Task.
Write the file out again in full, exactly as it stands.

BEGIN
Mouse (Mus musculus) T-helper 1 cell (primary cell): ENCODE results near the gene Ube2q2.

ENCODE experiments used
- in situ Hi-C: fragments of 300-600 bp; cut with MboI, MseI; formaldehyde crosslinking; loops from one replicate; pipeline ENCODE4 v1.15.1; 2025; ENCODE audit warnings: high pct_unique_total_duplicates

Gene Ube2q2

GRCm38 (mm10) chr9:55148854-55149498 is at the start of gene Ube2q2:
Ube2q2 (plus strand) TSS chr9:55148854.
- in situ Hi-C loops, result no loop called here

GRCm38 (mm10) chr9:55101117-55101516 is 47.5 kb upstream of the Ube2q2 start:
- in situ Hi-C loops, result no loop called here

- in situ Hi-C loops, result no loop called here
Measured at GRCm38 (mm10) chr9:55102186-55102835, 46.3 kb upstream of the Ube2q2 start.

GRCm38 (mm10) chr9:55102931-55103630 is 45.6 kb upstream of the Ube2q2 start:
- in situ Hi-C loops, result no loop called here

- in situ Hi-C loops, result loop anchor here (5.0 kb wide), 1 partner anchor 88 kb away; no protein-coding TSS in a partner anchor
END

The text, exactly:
Mouse (Mus musculus) T-helper 1 cell (primary cell): ENCODE results near the gene Ube2q2.

ENCODE experiments used
- in situ Hi-C: fragments of 300-600 bp; cut with MboI, MseI; formaldehyde crosslinking; loops from one replicate; pipeline ENCODE4 v1.15.1; 2025; ENCODE audit warnings: high pct_unique_total_duplicates

Gene Ube2q2

GRCm38 (mm10) chr9:55148854-55149498 is at the start of gene Ube2q2:
Ube2q2 (plus strand) TSS chr9:55148854.
- in situ Hi-C loops, result no loop called here

GRCm38 (mm10) chr9:55101117-55101516 is 47.5 kb upstream of the Ube2q2 start:
- in situ Hi-C loops, result no loop called here

- in situ Hi-C loops, result no loop called here
Measured at GRCm38 (mm10) chr9:55102186-55102835, 46.3 kb upstream of the Ube2q2 start.

GRCm38 (mm10) chr9:55102931-55103630 is 45.6 kb upstream of the Ube2q2 start:
- in situ Hi-C loops, result no loop called here

- in situ Hi-C loops, result loop anchor here (5.0 kb wide), 1 partner anchor 88 kb away; no protein-coding TSS in a partner anchor